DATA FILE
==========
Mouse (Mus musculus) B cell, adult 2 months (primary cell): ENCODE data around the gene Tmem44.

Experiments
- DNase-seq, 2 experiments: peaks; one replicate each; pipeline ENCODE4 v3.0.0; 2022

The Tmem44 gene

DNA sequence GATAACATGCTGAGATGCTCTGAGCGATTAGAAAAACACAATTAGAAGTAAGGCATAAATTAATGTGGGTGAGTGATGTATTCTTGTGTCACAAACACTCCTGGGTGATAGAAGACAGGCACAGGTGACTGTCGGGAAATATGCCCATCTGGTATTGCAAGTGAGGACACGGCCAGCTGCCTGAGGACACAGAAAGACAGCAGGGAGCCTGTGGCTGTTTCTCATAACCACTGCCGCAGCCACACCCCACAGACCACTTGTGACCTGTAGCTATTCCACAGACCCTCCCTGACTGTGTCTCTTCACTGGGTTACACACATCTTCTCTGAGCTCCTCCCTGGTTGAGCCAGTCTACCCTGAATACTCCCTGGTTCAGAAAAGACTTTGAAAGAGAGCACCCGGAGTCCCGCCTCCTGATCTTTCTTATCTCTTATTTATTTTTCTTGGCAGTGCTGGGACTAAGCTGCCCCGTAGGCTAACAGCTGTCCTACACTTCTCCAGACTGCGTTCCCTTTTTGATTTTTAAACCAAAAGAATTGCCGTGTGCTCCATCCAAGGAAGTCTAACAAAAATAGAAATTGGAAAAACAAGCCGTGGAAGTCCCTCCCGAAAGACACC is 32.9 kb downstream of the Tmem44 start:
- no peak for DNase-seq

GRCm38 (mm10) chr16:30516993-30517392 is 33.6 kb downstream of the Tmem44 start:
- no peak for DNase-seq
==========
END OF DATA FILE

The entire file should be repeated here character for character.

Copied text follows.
Mouse (Mus musculus) B cell, adult 2 months (primary cell): ENCODE data around the gene Tmem44.

Experiments
- DNase-seq, 2 experiments: peaks; one replicate each; pipeline ENCODE4 v3.0.0; 2022

The Tmem44 gene

DNA sequence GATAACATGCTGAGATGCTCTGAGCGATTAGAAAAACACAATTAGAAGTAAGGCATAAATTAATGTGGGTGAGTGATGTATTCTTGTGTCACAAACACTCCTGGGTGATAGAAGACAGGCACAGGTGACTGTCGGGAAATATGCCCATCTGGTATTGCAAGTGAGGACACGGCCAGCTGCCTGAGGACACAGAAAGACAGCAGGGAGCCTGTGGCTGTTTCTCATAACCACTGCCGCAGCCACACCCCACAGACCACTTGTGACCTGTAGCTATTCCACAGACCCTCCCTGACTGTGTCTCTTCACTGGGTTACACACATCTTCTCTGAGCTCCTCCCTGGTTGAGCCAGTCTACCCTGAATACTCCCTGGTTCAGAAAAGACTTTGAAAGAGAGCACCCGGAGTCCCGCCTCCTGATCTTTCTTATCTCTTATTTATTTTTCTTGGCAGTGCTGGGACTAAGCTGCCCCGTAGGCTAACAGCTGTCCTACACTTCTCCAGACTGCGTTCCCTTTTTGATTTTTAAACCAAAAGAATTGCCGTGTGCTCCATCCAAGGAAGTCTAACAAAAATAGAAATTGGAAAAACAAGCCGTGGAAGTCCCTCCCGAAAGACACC is 32.9 kb downstream of the Tmem44 start:
- no peak for DNase-seq

GRCm38 (mm10) chr16:30516993-30517392 is 33.6 kb downstream of the Tmem44 start:
- no peak for DNase-seq